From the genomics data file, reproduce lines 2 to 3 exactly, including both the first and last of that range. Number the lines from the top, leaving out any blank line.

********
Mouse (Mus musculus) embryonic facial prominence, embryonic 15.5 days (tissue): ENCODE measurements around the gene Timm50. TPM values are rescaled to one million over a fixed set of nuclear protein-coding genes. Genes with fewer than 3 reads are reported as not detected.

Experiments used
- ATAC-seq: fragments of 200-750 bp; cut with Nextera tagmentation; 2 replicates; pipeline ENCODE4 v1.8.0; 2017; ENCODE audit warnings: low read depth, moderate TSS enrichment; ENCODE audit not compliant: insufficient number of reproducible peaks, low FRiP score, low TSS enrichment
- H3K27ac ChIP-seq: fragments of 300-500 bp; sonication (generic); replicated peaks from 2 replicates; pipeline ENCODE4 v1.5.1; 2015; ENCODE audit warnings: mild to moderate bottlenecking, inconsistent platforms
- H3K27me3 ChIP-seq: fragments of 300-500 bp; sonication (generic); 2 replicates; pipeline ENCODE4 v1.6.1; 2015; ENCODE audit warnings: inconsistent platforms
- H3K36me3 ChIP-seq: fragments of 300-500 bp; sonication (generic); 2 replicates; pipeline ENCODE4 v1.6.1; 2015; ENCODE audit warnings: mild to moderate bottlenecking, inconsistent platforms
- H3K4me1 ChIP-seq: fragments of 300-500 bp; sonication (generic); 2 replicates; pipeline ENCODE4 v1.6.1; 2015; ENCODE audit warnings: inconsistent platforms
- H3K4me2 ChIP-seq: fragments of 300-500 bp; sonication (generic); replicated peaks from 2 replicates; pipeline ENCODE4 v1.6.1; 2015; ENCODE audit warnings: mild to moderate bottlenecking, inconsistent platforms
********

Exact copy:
Experiments used
- ATAC-seq: fragments of 200-750 bp; cut with Nextera tagmentation; 2 replicates; pipeline ENCODE4 v1.8.0; 2017; ENCODE audit warnings: low read depth, moderate TSS enrichment; ENCODE audit not compliant: insufficient number of reproducible peaks, low FRiP score, low TSS enrichment